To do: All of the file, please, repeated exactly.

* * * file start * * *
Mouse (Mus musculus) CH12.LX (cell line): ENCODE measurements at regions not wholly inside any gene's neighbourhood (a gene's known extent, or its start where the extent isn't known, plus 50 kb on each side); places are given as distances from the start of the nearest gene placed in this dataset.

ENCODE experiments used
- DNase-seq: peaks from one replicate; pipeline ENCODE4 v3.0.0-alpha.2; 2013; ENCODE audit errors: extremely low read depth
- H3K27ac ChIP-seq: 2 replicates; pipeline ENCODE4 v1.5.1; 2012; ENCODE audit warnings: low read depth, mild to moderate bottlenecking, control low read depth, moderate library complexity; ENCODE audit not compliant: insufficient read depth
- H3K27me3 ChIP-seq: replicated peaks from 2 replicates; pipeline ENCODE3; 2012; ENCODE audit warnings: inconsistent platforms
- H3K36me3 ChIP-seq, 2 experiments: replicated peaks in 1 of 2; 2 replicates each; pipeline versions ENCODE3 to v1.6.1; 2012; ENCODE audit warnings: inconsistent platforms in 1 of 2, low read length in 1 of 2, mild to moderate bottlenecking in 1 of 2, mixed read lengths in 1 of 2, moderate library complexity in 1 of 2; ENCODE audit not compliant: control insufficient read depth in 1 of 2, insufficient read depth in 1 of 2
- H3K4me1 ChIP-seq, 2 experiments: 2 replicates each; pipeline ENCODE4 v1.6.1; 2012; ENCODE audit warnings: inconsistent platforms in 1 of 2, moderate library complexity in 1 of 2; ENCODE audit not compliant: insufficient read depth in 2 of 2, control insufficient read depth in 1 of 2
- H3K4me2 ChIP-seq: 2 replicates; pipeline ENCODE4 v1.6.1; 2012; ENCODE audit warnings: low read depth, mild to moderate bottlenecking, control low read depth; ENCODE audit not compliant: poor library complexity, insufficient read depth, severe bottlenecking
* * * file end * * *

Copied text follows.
Mouse (Mus musculus) CH12.LX (cell line): ENCODE measurements at regions not wholly inside any gene's neighbourhood (a gene's known extent, or its start where the extent isn't known, plus 50 kb on each side); places are given as distances from the start of the nearest gene placed in this dataset.

ENCODE experiments used
- DNase-seq: peaks from one replicate; pipeline ENCODE4 v3.0.0-alpha.2; 2013; ENCODE audit errors: extremely low read depth
- H3K27ac ChIP-seq: 2 replicates; pipeline ENCODE4 v1.5.1; 2012; ENCODE audit warnings: low read depth, mild to moderate bottlenecking, control low read depth, moderate library complexity; ENCODE audit not compliant: insufficient read depth
- H3K27me3 ChIP-seq: replicated peaks from 2 replicates; pipeline ENCODE3; 2012; ENCODE audit warnings: inconsistent platforms
- H3K36me3 ChIP-seq, 2 experiments: replicated peaks in 1 of 2; 2 replicates each; pipeline versions ENCODE3 to v1.6.1; 2012; ENCODE audit warnings: inconsistent platforms in 1 of 2, low read length in 1 of 2, mild to moderate bottlenecking in 1 of 2, mixed read lengths in 1 of 2, moderate library complexity in 1 of 2; ENCODE audit not compliant: control insufficient read depth in 1 of 2, insufficient read depth in 1 of 2
- H3K4me1 ChIP-seq, 2 experiments: 2 replicates each; pipeline ENCODE4 v1.6.1; 2012; ENCODE audit warnings: inconsistent platforms in 1 of 2, moderate library complexity in 1 of 2; ENCODE audit not compliant: insufficient read depth in 2 of 2, control insufficient read depth in 1 of 2
- H3K4me2 ChIP-seq: 2 replicates; pipeline ENCODE4 v1.6.1; 2012; ENCODE audit warnings: low read depth, mild to moderate bottlenecking, control low read depth; ENCODE audit not compliant: poor library complexity, insufficient read depth, severe bottlenecking